Who are the most influential people you know from Northwestern?
Professor Petry has been extremely influential, as has my Arabic instructor, Ragy Mikhaeel. I took Arabic with him my sophomore year before going to Egypt, and then for another year after coming back. One of the great things about Ragy is that he’s passionate about the language and really infuses it with life. In my Turkish class here at Oxford, there’s a lot of emphasis on grammar and everything is very structured. It's rigorous and challenging, but it lacks a certain oompf that Ragy provided so well. Dr. Bienen has also become a wonderful mentor, perhaps even more so since I've left NU. We still keep in touch and he's been incredibly supportive and helpful with my current dissertation research. I know just naming names is doing them a disservice, but I can go on for hours talking about the professors who influenced me at Northwestern: Professors Bushnell, Kinra, Rekhess, Lauziere, Reno-- all influenced me in a variety of ways, for which I am incredibly grateful.
What’s the best thing about Northwestern? What advice would you give to current undergraduates interested in pursuing grants and fellowships in their areas of interest?
The beautiful thing about Northwestern is the number of opportunities. I recommend becoming aware of amazing resources available as soon as possible. There are brilliant professors who are willing to open their doors and talk to you about your interests. The Buffet Center is a phenomenal place. The Office of Fellowships is an incredible asset that is, I think, underutilized-- and it’s not just about getting grants; the people there help you decide how to begin projects you’re passionate about by linking you to the appropriate funding sources. I'm starting to feel like their PR person now, but they do a really great job at helping you articulate and understand what you want to do.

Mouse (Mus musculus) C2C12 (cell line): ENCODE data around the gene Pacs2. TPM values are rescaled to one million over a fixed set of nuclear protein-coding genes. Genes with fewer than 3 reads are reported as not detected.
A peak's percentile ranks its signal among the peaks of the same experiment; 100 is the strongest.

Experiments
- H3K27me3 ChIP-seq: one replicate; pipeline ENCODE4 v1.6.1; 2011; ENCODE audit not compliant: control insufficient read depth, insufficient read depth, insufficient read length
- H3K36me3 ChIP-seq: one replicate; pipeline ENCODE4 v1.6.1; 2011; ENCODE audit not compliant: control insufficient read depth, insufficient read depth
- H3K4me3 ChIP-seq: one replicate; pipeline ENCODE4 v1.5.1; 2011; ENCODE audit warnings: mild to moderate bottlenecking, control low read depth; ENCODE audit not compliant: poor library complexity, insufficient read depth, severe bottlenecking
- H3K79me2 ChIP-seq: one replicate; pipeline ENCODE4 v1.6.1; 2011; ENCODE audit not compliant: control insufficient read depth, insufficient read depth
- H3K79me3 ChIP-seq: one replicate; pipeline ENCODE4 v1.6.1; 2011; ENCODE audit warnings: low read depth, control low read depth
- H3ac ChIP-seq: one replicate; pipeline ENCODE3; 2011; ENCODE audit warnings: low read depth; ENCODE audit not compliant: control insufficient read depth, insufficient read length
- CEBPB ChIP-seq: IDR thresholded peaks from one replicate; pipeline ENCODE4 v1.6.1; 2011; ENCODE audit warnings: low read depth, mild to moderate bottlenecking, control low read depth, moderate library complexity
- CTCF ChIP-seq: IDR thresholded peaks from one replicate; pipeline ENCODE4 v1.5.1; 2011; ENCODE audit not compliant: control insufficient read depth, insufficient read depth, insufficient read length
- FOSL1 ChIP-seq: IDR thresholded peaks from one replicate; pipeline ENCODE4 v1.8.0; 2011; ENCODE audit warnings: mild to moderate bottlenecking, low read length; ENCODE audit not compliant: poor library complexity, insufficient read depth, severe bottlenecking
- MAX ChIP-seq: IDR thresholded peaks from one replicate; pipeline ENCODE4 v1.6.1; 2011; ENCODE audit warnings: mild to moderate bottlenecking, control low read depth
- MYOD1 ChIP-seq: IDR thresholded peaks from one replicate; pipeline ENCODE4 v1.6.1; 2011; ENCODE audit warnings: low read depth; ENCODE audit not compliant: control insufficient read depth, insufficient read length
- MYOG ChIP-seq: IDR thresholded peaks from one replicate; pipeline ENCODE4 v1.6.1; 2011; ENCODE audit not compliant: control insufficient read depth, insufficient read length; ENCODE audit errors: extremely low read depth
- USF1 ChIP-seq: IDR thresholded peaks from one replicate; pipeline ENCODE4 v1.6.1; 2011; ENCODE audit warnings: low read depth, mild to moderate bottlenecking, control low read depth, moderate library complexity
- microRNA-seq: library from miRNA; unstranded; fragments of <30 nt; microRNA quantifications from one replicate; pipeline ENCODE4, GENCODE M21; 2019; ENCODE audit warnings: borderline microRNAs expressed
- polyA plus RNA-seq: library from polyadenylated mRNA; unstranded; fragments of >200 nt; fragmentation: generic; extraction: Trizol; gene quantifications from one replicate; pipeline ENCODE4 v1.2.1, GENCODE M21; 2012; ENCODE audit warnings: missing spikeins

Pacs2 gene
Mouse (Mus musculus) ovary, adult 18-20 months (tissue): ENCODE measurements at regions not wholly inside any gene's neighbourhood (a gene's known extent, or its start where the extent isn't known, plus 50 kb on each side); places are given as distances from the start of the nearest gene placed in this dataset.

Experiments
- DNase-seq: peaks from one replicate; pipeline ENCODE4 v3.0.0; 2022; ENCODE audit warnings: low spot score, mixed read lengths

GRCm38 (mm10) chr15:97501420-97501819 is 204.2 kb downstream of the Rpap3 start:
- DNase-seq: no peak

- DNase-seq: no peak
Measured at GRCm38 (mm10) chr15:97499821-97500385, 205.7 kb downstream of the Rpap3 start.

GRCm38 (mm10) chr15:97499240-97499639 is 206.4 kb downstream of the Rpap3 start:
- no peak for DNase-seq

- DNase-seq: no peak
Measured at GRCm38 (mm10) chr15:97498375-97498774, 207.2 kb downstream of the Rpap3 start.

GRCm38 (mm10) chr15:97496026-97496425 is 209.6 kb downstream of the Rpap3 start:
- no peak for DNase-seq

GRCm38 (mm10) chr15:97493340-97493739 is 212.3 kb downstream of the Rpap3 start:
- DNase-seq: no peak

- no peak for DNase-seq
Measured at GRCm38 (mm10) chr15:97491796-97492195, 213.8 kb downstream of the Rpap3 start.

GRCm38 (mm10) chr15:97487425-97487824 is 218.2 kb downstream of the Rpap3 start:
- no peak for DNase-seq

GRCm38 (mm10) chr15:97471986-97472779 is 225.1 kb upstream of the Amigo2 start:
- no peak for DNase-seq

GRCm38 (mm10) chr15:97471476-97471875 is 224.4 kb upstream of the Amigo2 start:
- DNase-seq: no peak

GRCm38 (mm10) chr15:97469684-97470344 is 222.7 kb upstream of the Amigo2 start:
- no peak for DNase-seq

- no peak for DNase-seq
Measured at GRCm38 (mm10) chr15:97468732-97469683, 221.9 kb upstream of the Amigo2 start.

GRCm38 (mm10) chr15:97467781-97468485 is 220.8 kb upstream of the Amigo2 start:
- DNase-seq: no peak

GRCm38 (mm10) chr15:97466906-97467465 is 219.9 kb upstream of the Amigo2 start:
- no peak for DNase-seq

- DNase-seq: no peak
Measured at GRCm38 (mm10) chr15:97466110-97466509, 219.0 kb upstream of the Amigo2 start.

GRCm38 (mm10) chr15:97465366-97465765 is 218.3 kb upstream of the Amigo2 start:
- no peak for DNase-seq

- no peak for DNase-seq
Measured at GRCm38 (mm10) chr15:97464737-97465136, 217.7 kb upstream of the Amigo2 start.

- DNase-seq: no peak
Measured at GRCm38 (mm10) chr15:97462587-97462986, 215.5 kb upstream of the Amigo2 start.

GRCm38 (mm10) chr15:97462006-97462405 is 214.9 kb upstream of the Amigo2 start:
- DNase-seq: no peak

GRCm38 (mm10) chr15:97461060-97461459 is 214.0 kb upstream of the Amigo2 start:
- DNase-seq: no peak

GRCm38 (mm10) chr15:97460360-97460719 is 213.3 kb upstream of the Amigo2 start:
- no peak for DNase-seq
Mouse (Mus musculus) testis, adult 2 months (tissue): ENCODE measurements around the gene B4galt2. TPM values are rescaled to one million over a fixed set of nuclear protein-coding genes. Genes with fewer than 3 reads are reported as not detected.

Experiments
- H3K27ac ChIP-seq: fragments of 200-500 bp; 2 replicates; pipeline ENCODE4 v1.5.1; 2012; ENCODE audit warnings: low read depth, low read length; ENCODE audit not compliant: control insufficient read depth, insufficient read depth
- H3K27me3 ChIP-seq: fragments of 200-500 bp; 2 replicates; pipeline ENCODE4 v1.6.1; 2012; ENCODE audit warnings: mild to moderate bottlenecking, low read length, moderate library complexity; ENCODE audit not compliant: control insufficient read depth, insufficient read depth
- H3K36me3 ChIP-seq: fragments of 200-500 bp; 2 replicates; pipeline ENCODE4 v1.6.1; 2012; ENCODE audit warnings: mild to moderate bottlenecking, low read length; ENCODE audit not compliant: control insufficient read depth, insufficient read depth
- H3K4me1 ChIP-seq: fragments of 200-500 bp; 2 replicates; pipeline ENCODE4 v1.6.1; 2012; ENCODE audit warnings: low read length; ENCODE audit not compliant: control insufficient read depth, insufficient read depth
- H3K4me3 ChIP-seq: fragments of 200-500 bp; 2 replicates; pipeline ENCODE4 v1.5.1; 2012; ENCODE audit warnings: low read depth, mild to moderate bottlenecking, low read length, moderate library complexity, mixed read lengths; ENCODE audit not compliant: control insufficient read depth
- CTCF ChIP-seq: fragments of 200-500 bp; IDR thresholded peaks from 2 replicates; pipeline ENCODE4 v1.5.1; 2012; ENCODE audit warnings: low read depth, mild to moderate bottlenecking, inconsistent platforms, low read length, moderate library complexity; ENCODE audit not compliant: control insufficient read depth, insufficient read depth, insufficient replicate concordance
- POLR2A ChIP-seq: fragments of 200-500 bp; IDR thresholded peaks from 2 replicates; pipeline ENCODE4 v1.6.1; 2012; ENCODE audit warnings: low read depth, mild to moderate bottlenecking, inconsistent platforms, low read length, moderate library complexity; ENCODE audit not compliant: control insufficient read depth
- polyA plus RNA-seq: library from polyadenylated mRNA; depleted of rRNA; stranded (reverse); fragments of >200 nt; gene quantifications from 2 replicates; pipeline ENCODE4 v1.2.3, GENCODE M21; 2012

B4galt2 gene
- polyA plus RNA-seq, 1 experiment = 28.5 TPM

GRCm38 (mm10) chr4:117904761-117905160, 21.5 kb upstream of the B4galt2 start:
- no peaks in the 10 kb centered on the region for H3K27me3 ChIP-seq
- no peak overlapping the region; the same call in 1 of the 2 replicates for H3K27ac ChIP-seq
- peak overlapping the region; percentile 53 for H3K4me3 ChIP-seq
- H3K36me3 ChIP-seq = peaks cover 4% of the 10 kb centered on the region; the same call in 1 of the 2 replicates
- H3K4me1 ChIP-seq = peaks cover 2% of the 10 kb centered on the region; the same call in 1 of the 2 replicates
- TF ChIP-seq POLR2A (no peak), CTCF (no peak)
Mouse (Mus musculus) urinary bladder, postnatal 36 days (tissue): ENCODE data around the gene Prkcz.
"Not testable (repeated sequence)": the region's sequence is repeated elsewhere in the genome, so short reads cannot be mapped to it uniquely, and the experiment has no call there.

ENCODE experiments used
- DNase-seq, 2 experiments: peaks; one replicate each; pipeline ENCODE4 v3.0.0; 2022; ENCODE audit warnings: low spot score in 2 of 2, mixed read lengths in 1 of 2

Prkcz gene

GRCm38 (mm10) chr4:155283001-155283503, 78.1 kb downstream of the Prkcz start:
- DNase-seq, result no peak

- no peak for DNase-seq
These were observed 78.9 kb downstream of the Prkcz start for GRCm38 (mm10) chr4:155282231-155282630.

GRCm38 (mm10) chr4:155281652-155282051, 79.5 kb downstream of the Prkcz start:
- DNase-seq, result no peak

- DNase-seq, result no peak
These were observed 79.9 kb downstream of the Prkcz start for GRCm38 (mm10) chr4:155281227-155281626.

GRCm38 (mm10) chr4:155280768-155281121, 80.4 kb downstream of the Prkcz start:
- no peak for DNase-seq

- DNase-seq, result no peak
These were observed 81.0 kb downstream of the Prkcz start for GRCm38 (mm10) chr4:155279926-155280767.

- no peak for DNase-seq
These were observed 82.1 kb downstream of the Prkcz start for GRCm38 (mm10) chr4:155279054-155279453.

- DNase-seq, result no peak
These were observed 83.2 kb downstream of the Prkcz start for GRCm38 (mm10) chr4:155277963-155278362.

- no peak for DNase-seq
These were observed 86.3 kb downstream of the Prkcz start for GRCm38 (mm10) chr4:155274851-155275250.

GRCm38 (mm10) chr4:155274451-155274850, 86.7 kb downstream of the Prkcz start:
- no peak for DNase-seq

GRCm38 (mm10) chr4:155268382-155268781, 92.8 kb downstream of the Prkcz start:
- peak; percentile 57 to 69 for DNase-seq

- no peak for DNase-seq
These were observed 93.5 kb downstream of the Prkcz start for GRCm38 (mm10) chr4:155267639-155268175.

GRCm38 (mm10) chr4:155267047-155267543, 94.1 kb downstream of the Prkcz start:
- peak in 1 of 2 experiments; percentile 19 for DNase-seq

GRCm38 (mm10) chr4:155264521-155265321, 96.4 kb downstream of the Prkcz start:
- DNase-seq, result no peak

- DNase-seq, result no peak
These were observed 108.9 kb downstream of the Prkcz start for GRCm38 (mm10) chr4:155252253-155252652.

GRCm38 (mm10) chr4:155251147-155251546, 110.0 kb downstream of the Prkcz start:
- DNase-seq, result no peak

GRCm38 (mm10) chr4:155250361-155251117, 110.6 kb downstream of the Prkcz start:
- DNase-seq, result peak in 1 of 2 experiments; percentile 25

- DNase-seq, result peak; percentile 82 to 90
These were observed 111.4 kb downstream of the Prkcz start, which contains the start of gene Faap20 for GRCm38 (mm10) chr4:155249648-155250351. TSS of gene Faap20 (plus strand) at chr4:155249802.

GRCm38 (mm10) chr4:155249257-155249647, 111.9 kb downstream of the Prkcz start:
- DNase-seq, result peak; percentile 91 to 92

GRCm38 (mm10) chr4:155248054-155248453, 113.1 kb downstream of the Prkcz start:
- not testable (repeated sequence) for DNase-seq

What advice do you have for Northwestern undergraduates?
A basic principle I try to live by is to do something every day that makes you uncomfortable. It might be something as simple as talking to a professor after class about something you found interesting in the lecture, or going to office hours, or deciding to study a new subject you never thought to study. I find the most enriching experiences tend to come from breaking out of your comfort zone. Explore!
What are your future plans?
I’m planning on staying for another two years after this program for a DPhil [in International Development]. As for a future career, it's hard to say. I’m leaning towards academia but only if I would be able to actively participate in the policy realm at the same time. We learn about all of the failed paradigms of development in my program. I'd like to pursue a career where I can help do something about those failures, not just talk about them.